US court orders Starbucks to rehire employees it fired for 'unionising'

US court orders Starbucks to rehire employees it fired for 'unionising'

According to an estimate by Starbucks Workers United, the company has directly lost more than $375,000 due to the strikes.

In what comes as a victory for labour rights organisations and regulators, a US federal court on Thursday ordered Starbucks to reinstate its seven employees who were allegedly fired for unionising.

Judge Sheryl H. Lipman at the US District Court of the Western District of Tennesse passed the judgement, terming the rehiring as "just and proper".

The judge said that enough evidence was provided to establish that the firings were motivated by the anti-Union stance of the company. She also added that the multinational franchise chain had five days to bring back the fired employees.

We disagree with the ruling: Starbucks

Meanwhile, Starbucks, in its official statement stated it disagreed with the verdict and that it would appeal the court ruling.

“We strongly disagree with the judge's ruling. These individuals violated numerous policies and failed to maintain a secure work environment and safety standards." said Reggie Borges, a Starbucks spokesperson.

"Interest in a union does not exempt partners from following policies that are in place to protect partners, our customers and the communities we serve.” added the spokesperson.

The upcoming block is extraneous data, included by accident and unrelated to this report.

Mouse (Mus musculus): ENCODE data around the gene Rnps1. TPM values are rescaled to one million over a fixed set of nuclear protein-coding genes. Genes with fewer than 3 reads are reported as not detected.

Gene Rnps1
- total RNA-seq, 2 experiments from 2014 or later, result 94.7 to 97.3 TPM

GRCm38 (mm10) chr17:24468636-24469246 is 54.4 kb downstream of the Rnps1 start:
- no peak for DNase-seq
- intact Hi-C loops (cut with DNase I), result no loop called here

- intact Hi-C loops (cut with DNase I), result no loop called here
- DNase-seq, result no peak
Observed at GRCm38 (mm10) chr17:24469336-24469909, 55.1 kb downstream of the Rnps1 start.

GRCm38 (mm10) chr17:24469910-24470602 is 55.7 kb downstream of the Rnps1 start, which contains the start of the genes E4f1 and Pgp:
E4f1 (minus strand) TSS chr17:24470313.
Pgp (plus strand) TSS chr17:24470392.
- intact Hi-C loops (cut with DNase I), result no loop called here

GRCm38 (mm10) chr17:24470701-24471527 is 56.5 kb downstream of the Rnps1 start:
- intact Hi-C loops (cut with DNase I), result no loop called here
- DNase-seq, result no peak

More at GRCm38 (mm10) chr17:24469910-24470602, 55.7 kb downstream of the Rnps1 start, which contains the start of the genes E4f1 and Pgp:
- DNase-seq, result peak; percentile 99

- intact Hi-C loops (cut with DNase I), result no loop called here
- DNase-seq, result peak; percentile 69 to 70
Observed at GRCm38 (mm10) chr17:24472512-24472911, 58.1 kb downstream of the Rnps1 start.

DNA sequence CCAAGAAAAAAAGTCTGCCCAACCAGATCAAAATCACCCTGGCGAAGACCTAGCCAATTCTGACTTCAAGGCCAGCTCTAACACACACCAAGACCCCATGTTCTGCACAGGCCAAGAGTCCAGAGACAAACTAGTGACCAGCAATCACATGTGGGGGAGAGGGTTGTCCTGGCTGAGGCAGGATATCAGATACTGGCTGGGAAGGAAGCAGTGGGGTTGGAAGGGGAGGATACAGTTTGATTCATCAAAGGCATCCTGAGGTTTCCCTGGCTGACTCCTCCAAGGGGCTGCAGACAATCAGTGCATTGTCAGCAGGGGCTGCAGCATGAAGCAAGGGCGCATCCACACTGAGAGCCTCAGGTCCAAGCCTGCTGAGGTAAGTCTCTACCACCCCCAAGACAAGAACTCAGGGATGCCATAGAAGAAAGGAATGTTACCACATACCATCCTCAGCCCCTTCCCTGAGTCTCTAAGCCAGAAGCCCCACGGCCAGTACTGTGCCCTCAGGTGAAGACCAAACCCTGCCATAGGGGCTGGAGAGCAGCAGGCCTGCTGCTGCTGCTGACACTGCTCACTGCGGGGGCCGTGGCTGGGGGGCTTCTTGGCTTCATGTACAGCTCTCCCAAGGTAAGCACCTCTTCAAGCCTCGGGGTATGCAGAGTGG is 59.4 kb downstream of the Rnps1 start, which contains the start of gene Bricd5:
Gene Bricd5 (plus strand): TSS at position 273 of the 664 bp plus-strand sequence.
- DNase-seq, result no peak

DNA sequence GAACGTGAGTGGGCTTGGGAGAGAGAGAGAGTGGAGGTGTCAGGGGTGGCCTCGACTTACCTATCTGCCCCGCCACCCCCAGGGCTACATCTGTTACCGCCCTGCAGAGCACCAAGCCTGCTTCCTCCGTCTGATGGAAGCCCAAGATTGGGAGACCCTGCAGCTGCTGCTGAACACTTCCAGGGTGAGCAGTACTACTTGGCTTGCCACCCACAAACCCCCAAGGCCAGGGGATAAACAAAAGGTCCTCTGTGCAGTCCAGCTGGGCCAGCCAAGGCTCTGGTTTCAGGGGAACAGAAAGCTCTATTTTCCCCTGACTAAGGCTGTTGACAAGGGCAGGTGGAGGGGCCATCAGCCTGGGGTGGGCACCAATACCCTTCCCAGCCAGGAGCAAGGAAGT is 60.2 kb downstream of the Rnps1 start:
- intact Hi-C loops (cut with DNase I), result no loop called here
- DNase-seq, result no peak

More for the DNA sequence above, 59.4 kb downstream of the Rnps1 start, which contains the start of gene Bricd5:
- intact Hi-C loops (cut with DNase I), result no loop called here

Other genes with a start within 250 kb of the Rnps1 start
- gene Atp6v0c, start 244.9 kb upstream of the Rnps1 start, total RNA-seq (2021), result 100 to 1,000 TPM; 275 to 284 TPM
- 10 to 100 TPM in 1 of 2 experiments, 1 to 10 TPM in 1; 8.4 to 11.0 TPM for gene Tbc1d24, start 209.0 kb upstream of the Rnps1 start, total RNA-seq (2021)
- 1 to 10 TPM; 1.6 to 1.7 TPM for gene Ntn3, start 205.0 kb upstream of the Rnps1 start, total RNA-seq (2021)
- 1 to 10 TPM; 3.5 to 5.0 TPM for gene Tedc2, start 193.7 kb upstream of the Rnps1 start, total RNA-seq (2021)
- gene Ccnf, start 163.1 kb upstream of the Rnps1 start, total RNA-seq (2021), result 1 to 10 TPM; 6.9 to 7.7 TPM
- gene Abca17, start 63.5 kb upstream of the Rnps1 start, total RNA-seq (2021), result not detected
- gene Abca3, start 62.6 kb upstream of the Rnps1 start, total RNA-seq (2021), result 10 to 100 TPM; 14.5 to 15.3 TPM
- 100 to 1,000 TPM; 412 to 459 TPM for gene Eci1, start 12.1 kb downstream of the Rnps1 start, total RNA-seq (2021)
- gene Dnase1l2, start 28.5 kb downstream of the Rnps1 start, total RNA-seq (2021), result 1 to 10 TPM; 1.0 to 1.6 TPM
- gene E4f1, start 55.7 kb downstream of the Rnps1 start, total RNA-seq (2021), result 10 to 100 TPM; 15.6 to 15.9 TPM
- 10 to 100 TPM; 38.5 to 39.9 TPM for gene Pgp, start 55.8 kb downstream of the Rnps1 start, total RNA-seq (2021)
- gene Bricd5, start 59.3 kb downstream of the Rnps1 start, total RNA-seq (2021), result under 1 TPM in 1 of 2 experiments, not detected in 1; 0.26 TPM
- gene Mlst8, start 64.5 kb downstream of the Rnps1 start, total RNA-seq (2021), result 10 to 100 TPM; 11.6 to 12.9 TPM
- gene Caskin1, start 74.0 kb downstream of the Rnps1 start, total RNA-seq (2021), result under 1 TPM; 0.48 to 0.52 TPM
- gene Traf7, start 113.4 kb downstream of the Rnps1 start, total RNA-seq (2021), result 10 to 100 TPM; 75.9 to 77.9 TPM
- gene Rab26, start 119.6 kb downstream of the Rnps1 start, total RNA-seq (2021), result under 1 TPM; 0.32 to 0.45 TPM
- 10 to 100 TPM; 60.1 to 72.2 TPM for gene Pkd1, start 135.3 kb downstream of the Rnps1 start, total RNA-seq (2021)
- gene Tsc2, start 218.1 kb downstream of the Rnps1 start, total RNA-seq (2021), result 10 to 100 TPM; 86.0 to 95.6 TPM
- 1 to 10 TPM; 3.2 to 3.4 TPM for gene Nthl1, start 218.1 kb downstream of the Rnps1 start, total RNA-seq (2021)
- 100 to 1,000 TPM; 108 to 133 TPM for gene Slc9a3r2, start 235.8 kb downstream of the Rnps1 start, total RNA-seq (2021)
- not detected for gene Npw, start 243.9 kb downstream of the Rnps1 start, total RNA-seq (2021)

Reportedly, the seven Starbucks baristas had attempted to unionise the Memphis branch of the company and were promptly fired.

However, to fend off the heat, Starbucks, in its official statement cited 'violation of the safety and security policies of the company as the reason for the termination.

US court orders Starbucks to rehire employees it fired for 'unionising'
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Over 55 distinct strikes by Starbucks employees have taken place in at least 17 different US states in recent months due to the company's vigorous opposition to a wave of unionisation.

According to an estimate by Starbucks Workers United, the company has directly lost more than $375,000 due to the strikes.

The National Labor Relations Board (NLRB) is currently investigating hundreds of allegations of misconduct by Starbucks related to the union campaign, including claims of closing stores to dismantle unions, firing employees, and intimidating and threatening workers to prevent them from unionising.

NLRB had also moved the motion in the Memphis 'wrongful' termination case. Starbucks has come under extreme heat in recent times and the court ruling on Thursday is expected to mount its problems.

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